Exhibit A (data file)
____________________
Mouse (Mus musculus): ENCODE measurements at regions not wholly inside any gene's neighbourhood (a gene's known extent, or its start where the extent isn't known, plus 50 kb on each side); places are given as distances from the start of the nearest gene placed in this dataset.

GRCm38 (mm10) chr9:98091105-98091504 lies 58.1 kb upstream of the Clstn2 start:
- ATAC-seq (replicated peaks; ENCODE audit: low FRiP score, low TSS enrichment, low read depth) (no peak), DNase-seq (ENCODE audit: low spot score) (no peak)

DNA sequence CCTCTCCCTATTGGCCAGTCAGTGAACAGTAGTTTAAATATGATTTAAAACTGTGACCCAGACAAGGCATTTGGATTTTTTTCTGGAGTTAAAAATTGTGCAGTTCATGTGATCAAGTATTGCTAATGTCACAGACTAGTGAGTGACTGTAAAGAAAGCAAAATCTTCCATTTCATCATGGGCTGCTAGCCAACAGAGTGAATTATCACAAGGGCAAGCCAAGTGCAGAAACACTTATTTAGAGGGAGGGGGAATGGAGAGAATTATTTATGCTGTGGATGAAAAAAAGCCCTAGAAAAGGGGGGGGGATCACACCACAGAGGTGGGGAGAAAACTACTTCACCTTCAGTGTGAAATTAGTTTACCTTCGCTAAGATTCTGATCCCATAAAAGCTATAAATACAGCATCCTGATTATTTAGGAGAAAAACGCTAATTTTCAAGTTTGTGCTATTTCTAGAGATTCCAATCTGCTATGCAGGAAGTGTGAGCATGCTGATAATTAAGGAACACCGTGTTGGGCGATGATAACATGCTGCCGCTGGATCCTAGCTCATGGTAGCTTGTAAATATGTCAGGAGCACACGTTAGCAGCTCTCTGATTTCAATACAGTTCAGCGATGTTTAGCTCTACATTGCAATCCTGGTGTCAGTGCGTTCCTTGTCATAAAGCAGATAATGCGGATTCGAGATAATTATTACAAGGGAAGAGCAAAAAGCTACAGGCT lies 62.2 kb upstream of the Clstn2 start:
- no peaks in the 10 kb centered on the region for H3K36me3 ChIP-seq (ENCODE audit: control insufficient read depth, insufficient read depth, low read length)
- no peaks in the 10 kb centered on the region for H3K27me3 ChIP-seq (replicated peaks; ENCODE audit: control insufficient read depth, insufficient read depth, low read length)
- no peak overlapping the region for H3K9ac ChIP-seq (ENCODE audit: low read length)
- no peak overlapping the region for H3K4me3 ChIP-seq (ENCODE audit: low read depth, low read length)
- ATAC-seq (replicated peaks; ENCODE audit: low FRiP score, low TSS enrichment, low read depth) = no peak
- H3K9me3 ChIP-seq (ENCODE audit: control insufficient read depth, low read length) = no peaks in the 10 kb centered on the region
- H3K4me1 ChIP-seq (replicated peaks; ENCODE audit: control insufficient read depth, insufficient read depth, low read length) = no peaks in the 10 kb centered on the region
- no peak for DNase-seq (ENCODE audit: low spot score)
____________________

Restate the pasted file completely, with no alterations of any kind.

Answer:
Mouse (Mus musculus): ENCODE measurements at regions not wholly inside any gene's neighbourhood (a gene's known extent, or its start where the extent isn't known, plus 50 kb on each side); places are given as distances from the start of the nearest gene placed in this dataset.

GRCm38 (mm10) chr9:98091105-98091504 lies 58.1 kb upstream of the Clstn2 start:
- ATAC-seq (replicated peaks; ENCODE audit: low FRiP score, low TSS enrichment, low read depth) (no peak), DNase-seq (ENCODE audit: low spot score) (no peak)

DNA sequence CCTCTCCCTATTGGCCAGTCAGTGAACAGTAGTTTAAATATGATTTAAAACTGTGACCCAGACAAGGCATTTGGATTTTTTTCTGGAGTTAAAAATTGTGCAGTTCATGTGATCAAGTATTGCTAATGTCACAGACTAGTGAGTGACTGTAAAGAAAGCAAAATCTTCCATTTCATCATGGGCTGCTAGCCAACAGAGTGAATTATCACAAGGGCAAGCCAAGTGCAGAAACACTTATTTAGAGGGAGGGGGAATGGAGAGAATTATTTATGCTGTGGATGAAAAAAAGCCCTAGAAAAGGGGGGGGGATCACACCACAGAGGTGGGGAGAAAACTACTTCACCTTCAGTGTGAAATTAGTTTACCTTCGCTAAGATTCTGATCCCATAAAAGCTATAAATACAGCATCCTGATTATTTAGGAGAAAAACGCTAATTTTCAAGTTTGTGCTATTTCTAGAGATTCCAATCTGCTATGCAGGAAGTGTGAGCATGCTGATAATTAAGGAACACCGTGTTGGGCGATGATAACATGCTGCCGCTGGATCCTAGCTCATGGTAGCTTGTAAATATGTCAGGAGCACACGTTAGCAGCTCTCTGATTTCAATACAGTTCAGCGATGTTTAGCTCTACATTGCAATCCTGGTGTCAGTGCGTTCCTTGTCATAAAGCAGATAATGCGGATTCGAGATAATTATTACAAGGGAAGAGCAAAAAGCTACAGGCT lies 62.2 kb upstream of the Clstn2 start:
- no peaks in the 10 kb centered on the region for H3K36me3 ChIP-seq (ENCODE audit: control insufficient read depth, insufficient read depth, low read length)
- no peaks in the 10 kb centered on the region for H3K27me3 ChIP-seq (replicated peaks; ENCODE audit: control insufficient read depth, insufficient read depth, low read length)
- no peak overlapping the region for H3K9ac ChIP-seq (ENCODE audit: low read length)
- no peak overlapping the region for H3K4me3 ChIP-seq (ENCODE audit: low read depth, low read length)
- ATAC-seq (replicated peaks; ENCODE audit: low FRiP score, low TSS enrichment, low read depth) = no peak
- H3K9me3 ChIP-seq (ENCODE audit: control insufficient read depth, low read length) = no peaks in the 10 kb centered on the region
- H3K4me1 ChIP-seq (replicated peaks; ENCODE audit: control insufficient read depth, insufficient read depth, low read length) = no peaks in the 10 kb centered on the region
- no peak for DNase-seq (ENCODE audit: low spot score)